Committee on Public Lands is created, Dec. 17, 1805Posted by Committee Staff on December 17, 2010
Committee on public lands is created, Dec. 17, 1805
It contained present-day Arkansas, Missouri, Iowa, Oklahoma, Kansas, Nebraska, parts of Minnesota west of the Mississippi River, most of North Dakota, nearly all of South Dakota, northeastern New Mexico, the portions of Montana, Wyoming and Colorado east of the Continental Divide and Louisiana west of the Mississippi River, including the city of New Orleans. It also contained small portions of land that eventually became part of the Canadian provinces Alberta and Saskatchewan.
The initiative to set up the panel came from Rep. William Findley, an anti-Federalist member from Pennsylvania. The Irish-born Findley served in the House from 1791 to 1799 and from 1803 to 1817.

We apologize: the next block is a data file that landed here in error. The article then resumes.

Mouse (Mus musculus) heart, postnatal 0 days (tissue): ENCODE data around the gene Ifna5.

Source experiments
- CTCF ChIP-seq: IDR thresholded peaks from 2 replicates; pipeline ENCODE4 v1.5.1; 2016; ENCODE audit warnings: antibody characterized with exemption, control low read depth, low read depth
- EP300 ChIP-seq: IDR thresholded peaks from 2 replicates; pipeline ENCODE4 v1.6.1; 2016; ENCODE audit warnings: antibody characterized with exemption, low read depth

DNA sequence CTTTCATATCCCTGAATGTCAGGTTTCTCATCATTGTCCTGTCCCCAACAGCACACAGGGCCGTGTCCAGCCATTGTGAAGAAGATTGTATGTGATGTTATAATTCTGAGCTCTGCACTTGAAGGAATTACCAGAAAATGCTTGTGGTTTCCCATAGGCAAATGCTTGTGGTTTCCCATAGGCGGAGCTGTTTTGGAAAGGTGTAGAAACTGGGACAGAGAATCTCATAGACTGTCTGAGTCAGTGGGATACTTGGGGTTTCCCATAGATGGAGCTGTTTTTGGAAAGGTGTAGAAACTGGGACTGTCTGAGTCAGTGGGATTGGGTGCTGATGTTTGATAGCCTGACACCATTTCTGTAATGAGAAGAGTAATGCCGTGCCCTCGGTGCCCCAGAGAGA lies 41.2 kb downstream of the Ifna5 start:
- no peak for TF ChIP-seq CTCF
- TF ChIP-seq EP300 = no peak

The Public Lands Committee was charged with considering “all such petitions, and matters or things, respecting the lands of the United States, as shall be presented, or shall or may come into question, and be referred to them by the House; and to report their opinion thereupon, together with such propositions for relief therein, as to them shall seem expedient.”
With the new territory under federal control, the committee asserted its jurisdiction over land sales and grants to railroads and sought to dampen speculation. Over the ensuing decades, it held sway over national parks, conservation efforts, forest management and mineral and water rights.
Under the 1946 Legislative Reorganization Act, the Public Lands Committee absorbed the roles of a host of other committees created to oversee the nation’s expansion during the 19th century, including Private Land Claims and Mines and Mining.
SOURCE: OFFICE OF HISTORY AND PRESERVATION, CLERK OF THE U.S. HOUSE